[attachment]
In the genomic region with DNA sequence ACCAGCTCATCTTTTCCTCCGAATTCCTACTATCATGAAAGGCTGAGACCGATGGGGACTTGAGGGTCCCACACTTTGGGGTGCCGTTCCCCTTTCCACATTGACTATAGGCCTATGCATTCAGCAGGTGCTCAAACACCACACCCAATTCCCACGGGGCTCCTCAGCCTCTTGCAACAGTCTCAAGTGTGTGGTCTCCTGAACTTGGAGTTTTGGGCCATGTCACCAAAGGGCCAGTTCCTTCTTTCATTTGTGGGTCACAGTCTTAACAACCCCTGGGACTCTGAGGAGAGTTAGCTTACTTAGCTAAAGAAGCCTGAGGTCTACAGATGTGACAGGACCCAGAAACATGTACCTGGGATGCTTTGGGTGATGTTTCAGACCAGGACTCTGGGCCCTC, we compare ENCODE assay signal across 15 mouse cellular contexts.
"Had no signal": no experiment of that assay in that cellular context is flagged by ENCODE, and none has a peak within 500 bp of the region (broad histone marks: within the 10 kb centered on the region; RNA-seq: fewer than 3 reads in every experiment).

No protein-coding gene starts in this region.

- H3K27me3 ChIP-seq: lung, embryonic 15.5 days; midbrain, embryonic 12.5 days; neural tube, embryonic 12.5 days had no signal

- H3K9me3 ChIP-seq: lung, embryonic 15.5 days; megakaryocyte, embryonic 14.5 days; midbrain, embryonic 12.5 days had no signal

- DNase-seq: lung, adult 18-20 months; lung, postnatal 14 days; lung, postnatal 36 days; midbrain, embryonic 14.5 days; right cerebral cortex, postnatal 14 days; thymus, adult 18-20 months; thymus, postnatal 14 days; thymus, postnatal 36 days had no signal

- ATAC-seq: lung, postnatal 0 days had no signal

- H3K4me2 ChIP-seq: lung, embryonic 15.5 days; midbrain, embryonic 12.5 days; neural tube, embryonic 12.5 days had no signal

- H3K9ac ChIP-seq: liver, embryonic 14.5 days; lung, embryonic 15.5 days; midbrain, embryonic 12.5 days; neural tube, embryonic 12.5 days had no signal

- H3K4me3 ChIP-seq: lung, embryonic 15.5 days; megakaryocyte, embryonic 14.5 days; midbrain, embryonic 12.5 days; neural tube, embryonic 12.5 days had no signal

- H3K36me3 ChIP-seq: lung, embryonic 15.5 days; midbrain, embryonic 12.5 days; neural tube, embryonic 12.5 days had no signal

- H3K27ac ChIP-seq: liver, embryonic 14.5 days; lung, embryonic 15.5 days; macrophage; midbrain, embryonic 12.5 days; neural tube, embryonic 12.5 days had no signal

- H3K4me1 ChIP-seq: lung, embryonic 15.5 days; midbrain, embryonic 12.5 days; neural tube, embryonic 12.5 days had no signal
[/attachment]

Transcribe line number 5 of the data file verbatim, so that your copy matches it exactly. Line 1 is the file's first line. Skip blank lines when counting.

- H3K9me3 ChIP-seq: lung, embryonic 15.5 days; megakaryocyte, embryonic 14.5 days; midbrain, embryonic 12.5 days had no signal